Forward the Foundation is the second prequel to the famous Foundation series and is in fact written last and published posthumously. Structured as 4 short stories, which can easily be independent from each other (with the exception of their common character Hari Seldon), Forward the Foundation follows the development of Hari Seldon’s psychohistory.
10 years have passed, which have brought numerous changes to Trantor. Hari’s best friend and ex-first minister Eto Demerzel has disappeared and Hari has replaced him as first minister – a position he openly detests. The psychohistory is no longer a good but unpractical idea – it has slowly started to develop and attract mathematicians, historians, and other followers. The empire, as Hari and his psychohistory correctly predict, is in demise. Numerous groups attempt to usurp the power and the trone, while the outer worlds, the ones far away from the center Trantor, are rebelling against the Galactic empire and fighting for independence.
In the midst of this turbulence Hari Seldon is fighting prejudice, shortsightedness and pure evil to save the progress of the psychohistory. Forward the Foundation is more disturbing and dark than its prequel. As the story unfolds Hari loses not only the support of the ruling party, but also the people closest to him. As he slowly dives into desperation, a sudden discovery of his granddaughter’s special skills once more gives a kick-start to the psychohistory and puts the foundation of …well the two Foundations. The end of Forward the Foundation marks the end of an era but with hopes in place for the revival of the greatest human civilisation ever. Thanks to only one man, named Hari Seldon.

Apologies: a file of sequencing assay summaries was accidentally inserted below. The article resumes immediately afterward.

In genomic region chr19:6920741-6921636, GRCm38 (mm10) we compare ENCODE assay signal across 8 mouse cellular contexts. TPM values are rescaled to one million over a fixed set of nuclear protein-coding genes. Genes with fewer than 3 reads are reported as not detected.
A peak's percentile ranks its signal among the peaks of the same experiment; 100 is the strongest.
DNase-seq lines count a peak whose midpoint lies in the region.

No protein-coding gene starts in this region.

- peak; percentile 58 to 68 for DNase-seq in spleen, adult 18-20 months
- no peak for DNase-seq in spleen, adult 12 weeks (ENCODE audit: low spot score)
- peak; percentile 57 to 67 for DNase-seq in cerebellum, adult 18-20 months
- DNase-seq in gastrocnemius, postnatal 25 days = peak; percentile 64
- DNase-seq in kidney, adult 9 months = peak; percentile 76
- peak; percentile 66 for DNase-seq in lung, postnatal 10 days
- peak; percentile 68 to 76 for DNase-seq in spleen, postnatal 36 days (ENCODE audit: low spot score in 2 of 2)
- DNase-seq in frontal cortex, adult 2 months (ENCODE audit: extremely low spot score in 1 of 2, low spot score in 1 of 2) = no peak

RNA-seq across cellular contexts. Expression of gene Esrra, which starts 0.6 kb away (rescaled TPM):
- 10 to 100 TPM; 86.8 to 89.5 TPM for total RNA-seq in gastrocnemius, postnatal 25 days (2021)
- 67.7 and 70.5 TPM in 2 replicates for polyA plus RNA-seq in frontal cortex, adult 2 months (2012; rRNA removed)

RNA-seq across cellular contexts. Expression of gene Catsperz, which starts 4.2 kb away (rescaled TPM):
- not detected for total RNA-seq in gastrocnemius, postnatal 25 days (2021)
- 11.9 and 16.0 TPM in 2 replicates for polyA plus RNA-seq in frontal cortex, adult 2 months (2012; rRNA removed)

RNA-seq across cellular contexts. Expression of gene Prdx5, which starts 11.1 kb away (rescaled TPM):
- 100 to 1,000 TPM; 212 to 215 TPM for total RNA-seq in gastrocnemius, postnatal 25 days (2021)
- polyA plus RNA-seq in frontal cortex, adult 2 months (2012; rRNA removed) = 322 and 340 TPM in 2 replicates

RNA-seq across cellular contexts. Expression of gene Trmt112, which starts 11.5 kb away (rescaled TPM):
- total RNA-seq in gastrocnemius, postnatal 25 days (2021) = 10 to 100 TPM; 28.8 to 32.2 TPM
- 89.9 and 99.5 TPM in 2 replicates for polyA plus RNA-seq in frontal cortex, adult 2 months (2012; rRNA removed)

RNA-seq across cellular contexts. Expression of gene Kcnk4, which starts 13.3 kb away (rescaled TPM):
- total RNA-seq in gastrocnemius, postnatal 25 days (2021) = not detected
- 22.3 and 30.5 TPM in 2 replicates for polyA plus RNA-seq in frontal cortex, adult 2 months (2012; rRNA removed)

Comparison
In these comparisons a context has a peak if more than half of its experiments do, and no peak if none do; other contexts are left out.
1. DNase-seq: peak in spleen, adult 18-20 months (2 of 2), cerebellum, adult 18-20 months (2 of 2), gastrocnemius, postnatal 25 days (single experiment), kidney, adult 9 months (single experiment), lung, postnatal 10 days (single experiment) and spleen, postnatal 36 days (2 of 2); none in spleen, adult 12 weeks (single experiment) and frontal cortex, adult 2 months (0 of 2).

I would say no more because it would definitely ruin the pleasure of reading the novel but simply put Forward the Foundation continues the amazing pace set by Prelude to Foundation. It is engaging to the point of obsession. I have wondered for nearly 700 pages what the Foundation would be and when it was finally revealed, it was nothing I have ever imagined it to be. Which proves (although it doesn’t really need proving) that Asimov is a great storyteller, an author who gently leads his characters through his complex Universe, who never lets go of their hand and who makes sense of everything. His science-fiction seems entirely plausible and I would be surprised if a 100,000 years from now the world doesn’t have its Trantor and its Galactic Empire.
The end of Forward the Foundation marks the end of the prequels that Asimov wrote much later than the original series. The next book, which logically follows according to the author’s notes, is Foundation. I am excited to see whether a novel written more than 40 years before its prequel, will follow smoothly into the story.
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